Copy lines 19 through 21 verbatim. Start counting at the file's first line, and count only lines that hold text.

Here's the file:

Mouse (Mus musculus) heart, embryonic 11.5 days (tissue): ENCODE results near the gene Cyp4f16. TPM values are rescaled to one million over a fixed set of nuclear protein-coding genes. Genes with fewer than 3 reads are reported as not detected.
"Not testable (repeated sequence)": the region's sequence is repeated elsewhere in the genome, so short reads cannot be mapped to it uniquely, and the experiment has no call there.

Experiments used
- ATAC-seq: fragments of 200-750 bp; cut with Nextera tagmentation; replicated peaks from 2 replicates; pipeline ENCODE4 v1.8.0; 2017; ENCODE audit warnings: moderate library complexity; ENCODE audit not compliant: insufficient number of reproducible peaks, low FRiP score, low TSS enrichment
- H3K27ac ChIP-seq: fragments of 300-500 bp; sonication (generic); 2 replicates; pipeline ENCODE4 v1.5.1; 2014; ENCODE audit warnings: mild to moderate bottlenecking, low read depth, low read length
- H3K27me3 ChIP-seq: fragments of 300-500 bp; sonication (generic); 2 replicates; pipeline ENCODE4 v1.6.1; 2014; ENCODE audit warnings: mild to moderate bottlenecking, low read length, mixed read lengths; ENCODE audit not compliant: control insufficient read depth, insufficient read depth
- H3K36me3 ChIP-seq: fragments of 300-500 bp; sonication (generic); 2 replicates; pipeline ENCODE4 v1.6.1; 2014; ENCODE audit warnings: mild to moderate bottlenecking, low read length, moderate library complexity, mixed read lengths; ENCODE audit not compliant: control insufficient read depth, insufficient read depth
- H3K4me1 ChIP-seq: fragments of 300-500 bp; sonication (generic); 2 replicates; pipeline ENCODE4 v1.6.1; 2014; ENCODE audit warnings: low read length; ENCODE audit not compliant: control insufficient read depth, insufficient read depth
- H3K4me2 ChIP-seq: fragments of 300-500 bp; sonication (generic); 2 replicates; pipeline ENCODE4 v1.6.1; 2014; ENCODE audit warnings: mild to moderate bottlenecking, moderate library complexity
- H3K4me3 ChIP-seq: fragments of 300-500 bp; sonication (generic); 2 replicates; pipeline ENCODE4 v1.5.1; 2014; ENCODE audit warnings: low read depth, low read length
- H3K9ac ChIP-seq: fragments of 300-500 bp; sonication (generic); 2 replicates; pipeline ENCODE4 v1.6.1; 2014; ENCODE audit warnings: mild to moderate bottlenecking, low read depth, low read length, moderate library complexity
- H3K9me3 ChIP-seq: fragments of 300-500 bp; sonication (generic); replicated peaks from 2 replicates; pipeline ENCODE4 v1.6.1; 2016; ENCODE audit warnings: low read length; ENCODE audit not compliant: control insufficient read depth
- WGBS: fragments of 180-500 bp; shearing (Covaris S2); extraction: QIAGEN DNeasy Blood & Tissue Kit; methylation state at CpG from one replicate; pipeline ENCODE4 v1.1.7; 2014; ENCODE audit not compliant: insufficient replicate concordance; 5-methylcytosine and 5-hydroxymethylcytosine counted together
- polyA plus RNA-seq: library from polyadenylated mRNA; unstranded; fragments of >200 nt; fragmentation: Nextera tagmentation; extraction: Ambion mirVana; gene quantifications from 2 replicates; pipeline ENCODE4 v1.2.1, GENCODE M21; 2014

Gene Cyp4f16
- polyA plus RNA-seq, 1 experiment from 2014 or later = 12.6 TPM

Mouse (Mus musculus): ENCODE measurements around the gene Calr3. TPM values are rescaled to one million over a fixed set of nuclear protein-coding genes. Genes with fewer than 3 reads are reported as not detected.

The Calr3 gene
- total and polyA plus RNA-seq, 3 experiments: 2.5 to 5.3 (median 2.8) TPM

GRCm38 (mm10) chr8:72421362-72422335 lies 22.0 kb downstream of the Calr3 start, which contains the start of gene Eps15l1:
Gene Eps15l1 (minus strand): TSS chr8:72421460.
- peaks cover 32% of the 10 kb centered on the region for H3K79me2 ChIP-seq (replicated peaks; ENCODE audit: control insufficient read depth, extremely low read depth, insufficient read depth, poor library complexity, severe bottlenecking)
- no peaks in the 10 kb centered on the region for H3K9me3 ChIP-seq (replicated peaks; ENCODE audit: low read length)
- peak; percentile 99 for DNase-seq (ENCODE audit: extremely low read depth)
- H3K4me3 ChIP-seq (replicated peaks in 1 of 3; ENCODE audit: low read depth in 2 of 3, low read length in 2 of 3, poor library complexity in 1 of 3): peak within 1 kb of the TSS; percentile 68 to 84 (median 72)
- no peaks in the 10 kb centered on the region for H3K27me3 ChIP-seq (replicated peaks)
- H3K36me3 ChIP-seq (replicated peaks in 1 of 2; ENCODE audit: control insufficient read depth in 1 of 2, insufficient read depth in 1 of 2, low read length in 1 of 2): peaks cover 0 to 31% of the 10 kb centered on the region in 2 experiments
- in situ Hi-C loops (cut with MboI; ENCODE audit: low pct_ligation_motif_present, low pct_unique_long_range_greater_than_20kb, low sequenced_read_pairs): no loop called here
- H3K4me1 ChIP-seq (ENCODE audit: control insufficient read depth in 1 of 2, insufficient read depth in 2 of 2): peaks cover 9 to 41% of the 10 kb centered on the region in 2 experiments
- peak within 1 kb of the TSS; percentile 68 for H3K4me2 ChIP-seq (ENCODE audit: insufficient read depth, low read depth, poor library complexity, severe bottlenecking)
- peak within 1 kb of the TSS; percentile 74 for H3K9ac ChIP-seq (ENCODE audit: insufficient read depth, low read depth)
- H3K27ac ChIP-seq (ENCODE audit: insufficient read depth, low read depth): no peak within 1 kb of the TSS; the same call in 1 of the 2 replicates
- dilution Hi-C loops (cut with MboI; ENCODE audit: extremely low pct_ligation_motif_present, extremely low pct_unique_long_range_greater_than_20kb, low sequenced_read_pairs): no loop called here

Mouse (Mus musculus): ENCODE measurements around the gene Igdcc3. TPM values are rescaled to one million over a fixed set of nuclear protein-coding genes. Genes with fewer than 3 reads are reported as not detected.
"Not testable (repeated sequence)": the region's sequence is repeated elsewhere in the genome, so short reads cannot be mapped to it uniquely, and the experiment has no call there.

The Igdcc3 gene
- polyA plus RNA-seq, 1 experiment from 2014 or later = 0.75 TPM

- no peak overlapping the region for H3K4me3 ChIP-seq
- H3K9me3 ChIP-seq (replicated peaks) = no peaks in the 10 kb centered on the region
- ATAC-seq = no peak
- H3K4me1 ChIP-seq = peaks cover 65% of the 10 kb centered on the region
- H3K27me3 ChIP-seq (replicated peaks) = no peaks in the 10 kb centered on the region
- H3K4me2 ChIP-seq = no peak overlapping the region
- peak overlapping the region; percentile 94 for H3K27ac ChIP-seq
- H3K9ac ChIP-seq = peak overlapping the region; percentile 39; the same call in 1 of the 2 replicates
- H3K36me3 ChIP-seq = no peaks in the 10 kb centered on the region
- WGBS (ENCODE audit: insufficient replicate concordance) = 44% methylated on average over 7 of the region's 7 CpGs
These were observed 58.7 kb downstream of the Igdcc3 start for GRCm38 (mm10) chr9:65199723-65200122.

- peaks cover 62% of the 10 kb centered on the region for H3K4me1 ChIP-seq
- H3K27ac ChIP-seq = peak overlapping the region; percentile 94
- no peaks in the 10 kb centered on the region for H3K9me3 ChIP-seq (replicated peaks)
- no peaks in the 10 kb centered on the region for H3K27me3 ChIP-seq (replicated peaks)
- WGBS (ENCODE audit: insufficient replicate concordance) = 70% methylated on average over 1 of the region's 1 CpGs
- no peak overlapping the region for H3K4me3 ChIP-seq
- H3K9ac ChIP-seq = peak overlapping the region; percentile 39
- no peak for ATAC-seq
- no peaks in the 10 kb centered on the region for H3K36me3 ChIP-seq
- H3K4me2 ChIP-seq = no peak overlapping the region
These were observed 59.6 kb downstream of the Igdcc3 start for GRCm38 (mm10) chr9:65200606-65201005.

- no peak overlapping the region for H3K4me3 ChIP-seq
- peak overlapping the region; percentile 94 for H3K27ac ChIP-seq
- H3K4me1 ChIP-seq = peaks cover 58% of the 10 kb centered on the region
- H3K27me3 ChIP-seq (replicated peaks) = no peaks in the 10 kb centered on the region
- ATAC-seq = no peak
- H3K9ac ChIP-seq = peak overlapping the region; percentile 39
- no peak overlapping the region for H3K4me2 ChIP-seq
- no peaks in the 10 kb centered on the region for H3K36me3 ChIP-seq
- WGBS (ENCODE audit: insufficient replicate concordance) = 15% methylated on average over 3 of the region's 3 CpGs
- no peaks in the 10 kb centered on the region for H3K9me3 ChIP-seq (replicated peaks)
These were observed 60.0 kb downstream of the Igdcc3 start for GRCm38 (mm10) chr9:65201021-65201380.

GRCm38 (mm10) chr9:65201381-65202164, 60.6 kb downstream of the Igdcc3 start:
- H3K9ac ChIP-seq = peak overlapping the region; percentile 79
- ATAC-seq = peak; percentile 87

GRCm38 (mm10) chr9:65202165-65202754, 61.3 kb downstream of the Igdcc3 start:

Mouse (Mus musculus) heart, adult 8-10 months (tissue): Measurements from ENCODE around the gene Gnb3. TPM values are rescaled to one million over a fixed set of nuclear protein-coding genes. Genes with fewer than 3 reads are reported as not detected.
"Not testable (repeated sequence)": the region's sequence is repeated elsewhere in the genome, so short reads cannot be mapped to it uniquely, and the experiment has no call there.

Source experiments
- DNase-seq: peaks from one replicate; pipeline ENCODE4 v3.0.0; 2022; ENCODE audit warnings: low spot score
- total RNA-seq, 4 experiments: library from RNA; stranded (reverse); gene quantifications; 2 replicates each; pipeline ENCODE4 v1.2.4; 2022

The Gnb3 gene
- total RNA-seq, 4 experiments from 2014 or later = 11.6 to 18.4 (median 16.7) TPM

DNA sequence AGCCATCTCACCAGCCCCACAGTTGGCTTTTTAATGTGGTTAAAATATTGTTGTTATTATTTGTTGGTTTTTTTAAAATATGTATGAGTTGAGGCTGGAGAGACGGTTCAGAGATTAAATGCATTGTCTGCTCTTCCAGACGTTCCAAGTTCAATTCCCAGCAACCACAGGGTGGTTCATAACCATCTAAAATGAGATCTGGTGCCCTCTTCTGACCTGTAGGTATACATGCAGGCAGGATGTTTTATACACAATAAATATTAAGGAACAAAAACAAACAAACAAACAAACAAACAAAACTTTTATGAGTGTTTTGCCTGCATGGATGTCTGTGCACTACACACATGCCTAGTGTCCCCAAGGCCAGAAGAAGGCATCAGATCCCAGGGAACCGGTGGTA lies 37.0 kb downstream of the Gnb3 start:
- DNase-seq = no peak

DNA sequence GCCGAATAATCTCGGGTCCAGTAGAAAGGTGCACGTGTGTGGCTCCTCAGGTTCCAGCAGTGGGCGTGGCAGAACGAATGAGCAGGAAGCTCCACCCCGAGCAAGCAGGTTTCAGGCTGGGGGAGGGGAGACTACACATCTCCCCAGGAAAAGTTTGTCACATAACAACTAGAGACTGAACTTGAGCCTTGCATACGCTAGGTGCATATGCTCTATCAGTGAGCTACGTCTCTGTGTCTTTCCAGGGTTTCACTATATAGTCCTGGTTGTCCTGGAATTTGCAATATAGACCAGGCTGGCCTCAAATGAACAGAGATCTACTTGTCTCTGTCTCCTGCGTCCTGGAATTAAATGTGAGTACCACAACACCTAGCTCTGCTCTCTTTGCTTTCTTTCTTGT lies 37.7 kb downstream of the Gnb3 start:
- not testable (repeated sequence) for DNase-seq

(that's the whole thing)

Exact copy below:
- total and polyA plus RNA-seq, 3 experiments: 2.5 to 5.3 (median 2.8) TPM

GRCm38 (mm10) chr8:72421362-72422335 lies 22.0 kb downstream of the Calr3 start, which contains the start of gene Eps15l1:
Gene Eps15l1 (minus strand): TSS chr8:72421460.